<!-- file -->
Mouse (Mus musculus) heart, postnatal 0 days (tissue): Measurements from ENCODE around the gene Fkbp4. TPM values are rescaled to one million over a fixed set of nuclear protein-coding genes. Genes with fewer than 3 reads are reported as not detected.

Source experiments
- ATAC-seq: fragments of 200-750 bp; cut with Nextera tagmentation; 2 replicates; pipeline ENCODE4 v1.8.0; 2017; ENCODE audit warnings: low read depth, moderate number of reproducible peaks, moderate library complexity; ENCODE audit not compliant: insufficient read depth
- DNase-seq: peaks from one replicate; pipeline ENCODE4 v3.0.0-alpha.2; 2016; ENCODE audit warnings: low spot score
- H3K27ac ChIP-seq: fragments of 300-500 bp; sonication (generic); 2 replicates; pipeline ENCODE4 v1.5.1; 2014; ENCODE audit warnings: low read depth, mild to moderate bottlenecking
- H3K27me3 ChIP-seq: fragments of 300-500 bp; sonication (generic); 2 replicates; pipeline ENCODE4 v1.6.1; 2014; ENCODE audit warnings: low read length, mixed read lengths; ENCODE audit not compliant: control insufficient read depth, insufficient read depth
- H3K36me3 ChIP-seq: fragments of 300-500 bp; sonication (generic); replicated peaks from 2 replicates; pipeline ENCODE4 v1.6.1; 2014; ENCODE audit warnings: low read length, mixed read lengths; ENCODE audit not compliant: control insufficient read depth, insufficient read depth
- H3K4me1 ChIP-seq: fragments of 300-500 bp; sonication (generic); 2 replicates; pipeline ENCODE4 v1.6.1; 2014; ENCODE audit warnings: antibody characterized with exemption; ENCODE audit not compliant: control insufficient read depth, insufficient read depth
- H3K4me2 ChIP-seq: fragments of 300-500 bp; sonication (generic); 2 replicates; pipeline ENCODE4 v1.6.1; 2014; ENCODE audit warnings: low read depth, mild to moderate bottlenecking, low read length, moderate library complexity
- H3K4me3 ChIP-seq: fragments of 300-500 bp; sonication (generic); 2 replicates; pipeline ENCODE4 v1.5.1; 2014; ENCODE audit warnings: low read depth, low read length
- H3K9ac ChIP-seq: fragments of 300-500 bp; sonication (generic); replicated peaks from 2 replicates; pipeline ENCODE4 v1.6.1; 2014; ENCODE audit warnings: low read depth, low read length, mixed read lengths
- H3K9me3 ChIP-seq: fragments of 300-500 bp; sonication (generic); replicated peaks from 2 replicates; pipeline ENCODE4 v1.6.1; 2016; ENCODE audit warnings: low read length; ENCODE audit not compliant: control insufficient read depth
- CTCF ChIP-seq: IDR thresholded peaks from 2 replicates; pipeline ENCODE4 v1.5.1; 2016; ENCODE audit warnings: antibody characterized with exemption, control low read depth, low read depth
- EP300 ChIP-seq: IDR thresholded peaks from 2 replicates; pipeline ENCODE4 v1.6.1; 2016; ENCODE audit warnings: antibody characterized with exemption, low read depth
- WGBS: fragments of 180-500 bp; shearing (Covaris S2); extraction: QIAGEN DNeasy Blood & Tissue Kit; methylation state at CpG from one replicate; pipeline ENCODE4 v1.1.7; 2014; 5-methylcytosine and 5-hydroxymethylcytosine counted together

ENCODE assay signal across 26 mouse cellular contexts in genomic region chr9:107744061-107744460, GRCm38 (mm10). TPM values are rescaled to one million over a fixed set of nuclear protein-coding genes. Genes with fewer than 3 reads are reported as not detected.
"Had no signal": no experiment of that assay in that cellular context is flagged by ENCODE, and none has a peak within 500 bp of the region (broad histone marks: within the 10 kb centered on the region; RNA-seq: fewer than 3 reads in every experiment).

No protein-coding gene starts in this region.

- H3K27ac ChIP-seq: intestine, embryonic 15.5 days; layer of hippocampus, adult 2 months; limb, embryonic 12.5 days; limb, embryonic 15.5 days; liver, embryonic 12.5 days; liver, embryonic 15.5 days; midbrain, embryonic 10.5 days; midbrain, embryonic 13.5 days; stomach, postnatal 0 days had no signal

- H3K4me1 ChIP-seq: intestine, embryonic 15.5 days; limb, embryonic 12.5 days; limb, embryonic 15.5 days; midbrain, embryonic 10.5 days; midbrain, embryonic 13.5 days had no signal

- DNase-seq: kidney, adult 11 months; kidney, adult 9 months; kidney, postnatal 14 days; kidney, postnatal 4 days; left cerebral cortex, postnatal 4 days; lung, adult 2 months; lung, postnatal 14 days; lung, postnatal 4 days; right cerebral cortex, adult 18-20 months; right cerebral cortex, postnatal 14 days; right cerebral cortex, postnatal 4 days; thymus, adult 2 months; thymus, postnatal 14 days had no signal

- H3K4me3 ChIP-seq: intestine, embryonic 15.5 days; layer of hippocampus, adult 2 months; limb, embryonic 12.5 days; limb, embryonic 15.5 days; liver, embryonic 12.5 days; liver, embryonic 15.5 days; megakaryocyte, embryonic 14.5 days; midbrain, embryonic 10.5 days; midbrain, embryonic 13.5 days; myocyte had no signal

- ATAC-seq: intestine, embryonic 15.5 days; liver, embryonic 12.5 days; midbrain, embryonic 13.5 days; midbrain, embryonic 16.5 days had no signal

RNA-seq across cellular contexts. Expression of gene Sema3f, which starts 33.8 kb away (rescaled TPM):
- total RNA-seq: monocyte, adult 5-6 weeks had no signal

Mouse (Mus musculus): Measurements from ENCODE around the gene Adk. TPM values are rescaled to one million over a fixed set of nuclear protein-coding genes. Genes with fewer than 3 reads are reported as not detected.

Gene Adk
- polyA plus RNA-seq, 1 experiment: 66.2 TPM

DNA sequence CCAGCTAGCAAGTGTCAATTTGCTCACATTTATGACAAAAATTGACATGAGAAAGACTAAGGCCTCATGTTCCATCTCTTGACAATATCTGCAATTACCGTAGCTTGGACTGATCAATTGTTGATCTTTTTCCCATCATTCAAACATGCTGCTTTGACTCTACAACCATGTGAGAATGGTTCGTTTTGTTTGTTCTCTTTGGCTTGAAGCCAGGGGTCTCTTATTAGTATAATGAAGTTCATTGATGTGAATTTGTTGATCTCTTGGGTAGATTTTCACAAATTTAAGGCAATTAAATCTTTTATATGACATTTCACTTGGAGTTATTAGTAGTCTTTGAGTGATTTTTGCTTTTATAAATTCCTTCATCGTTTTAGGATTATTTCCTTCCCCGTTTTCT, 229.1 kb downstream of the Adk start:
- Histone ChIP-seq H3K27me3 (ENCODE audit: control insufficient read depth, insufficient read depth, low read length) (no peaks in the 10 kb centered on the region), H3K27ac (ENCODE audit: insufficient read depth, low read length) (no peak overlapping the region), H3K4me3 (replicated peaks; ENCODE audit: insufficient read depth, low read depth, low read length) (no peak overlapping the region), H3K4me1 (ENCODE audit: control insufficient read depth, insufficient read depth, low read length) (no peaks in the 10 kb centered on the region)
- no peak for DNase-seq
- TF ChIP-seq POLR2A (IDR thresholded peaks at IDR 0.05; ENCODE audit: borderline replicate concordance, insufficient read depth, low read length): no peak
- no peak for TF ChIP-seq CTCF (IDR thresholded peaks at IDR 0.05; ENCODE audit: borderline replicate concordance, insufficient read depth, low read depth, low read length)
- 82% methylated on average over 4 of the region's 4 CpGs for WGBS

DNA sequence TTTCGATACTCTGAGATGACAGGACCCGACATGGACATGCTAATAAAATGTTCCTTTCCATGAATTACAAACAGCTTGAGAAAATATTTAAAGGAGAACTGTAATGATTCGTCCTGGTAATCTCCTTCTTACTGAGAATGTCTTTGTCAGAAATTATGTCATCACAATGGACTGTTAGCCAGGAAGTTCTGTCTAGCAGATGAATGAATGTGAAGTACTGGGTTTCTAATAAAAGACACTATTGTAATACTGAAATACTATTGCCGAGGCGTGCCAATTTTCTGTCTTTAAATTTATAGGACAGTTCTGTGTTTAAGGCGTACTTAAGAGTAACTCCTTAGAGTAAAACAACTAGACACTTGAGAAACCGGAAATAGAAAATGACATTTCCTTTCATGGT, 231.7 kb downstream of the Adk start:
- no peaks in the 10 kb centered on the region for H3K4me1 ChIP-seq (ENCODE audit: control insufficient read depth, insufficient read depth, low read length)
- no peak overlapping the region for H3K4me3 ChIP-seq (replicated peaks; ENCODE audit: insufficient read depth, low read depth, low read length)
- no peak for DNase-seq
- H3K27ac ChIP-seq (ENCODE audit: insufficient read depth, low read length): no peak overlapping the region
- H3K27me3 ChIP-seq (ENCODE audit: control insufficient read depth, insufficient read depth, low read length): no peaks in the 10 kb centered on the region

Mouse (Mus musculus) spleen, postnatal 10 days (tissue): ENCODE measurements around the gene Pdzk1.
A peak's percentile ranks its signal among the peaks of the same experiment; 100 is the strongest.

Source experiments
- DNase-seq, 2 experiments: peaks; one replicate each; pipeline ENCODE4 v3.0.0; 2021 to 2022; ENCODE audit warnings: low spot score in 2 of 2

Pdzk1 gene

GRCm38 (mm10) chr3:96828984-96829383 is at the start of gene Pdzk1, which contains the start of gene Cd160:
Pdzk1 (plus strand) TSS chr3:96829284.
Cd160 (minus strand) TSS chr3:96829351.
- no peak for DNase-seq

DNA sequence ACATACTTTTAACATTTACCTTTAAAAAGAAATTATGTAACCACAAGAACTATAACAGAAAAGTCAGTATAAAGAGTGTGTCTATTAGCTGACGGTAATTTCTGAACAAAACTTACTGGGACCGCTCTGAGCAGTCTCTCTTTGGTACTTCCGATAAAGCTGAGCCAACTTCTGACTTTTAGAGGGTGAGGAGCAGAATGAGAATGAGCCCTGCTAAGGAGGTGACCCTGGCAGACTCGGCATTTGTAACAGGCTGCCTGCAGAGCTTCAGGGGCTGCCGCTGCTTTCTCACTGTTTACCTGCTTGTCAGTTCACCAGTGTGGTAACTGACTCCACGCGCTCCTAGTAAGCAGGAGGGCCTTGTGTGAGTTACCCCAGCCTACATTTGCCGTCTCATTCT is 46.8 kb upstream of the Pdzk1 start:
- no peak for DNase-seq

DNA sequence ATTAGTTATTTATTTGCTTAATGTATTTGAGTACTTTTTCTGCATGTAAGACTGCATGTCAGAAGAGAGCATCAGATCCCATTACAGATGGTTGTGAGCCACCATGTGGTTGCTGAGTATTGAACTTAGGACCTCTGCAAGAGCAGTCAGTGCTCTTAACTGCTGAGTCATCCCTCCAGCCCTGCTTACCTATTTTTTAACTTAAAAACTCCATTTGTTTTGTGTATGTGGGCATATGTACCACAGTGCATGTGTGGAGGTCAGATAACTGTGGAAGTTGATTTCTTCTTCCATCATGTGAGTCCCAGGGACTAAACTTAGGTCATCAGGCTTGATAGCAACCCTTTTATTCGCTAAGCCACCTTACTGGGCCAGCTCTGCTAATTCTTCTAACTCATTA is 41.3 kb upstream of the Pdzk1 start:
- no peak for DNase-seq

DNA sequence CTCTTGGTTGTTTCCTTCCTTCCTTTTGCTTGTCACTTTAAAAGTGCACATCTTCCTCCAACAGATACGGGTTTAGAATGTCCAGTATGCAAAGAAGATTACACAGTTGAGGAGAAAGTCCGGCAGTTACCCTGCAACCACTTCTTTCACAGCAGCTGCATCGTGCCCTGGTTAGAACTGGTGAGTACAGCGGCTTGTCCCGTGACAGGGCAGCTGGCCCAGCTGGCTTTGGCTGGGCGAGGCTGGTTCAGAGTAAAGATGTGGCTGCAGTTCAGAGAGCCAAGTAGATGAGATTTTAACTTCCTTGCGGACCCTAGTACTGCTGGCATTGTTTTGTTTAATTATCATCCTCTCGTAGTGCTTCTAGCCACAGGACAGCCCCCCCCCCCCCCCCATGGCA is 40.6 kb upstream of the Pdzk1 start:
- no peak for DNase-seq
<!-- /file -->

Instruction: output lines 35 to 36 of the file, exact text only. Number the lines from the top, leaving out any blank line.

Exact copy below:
DNA sequence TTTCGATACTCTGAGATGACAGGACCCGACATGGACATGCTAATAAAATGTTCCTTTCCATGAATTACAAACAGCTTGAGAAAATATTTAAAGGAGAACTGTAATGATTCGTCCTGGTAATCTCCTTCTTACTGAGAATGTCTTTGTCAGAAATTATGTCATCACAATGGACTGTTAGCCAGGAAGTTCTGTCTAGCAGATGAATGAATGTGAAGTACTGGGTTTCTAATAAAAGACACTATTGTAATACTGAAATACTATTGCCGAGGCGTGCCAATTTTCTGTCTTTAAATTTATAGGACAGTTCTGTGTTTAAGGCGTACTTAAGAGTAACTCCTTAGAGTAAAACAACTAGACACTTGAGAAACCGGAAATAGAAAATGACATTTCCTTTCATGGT, 231.7 kb downstream of the Adk start:
- no peaks in the 10 kb centered on the region for H3K4me1 ChIP-seq (ENCODE audit: control insufficient read depth, insufficient read depth, low read length)